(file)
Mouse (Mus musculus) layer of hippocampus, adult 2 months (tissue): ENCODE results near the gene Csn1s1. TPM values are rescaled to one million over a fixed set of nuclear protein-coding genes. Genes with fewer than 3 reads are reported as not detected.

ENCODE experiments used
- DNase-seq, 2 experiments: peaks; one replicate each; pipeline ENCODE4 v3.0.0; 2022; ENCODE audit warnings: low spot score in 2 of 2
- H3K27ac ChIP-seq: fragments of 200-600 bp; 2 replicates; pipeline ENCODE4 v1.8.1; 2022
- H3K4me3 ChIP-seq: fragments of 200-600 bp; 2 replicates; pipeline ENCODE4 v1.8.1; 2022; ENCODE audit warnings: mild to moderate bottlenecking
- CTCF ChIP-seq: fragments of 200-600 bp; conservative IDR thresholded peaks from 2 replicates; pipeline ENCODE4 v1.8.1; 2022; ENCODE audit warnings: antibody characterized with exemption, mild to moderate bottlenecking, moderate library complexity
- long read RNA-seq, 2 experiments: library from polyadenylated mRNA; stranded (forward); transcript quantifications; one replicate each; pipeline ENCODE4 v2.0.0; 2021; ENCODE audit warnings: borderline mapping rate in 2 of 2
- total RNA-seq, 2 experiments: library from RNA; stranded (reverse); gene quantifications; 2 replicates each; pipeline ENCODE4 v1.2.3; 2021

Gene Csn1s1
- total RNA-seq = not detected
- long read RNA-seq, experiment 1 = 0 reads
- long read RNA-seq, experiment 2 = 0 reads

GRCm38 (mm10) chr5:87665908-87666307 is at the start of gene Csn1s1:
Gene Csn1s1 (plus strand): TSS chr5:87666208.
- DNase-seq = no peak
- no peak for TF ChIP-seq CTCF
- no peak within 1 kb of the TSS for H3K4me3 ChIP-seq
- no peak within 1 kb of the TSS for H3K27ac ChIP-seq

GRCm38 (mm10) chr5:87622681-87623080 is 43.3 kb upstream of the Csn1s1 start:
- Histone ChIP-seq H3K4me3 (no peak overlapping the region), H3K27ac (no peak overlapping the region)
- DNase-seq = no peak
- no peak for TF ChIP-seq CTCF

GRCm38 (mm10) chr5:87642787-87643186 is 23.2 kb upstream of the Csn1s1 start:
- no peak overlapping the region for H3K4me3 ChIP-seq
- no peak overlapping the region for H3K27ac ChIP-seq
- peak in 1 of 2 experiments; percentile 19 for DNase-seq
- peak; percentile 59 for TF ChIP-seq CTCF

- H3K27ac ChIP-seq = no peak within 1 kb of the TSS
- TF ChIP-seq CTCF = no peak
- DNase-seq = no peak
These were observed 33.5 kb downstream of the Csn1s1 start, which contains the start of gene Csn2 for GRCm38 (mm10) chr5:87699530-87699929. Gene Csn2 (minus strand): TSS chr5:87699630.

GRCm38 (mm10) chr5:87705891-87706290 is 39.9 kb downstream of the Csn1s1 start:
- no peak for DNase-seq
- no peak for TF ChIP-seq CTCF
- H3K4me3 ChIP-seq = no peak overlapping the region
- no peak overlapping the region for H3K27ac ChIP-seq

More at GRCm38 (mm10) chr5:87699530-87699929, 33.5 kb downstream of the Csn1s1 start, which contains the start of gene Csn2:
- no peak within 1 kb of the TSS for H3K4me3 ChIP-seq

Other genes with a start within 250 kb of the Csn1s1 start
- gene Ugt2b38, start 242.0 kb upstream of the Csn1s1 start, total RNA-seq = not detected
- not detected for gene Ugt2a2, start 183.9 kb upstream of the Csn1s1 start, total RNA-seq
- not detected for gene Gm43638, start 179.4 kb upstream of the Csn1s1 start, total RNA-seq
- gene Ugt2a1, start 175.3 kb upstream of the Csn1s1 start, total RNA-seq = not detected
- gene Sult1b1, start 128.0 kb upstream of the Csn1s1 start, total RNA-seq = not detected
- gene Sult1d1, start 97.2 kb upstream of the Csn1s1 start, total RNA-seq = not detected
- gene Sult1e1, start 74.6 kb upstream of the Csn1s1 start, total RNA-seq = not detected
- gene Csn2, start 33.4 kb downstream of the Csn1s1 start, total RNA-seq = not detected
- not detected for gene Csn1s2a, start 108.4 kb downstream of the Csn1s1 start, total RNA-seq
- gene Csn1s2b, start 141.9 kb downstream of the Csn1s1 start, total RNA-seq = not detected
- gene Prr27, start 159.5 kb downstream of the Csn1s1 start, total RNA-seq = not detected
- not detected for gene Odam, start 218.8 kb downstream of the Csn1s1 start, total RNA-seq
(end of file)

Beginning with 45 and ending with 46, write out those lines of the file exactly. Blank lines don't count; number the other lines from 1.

- gene Sult1d1, start 97.2 kb upstream of the Csn1s1 start, total RNA-seq = not detected
- gene Sult1e1, start 74.6 kb upstream of the Csn1s1 start, total RNA-seq = not detected